Kasam: Today we have, as a company, 130 employees across both software and equipment operations. The reason why we don’t differentiate very much between software and equipment is we have a lot of software development that’s taking place in our equipment operations. For instance, the lead architect of our new product that we just released very recently, called Fleet Logic, which is an app for mechanics and service technicians to perform field service better was previously at Apple and joined Noble Iron, but is based in our equipment fulfillment center in Los Angeles. He spends a lot of time with mechanics and drivers. We also have our customer experience team that is in L.A. that does a lot of technology development.
Today we are operating out of this one fulfillment center in Los Angeles. It really is our data prototype that we are working on with a plan to scale to many other major urban metropolitan areas.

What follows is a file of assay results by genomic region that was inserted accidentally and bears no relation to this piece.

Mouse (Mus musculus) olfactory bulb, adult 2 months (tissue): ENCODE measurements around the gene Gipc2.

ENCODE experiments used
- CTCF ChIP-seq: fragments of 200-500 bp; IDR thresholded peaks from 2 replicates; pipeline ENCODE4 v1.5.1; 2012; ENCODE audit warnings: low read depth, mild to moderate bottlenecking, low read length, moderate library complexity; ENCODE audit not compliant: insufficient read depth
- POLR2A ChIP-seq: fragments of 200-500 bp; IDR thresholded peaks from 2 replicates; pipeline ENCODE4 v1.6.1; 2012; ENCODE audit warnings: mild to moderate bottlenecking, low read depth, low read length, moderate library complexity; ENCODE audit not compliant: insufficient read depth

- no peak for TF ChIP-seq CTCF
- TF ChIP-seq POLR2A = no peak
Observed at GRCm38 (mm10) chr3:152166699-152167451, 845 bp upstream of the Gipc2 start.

Our plan is by the end of 2017 to have established some sort of a foothold in a new market. And this is what we want to do. Say we’re going to a new market in Chicago or Atlanta, first we will focus on software deployment in that local market. And then, later, build a fulfillment center. We may not go in and acquire multiple retail stores, we might just establish a green field fulfilment center and then begin the asset-sharing marketplace in that locale.
Our goal is to grow: we are going to identify 20 markets in North America, which really are the top 20 major urban metropolitan areas. We see ourselves in the early stage of this model.
Park: My involvement has also been really bridging the gap between equipment rental operations and the software. I think that is very important for us as we scale out our product, which we see the product really being that platform that combines the rental and the software. It is a unique aspect that Noble Iron offers. We feel that once that is in place for Los Angeles, we will have the ability to scale to other locations.
Kasam: We keep our finger on the pulse on a lot of what is happening ‘out there.’ Our view is that many companies out there define themselves as either software companies or brick-and-mortar companies. We see that as the false.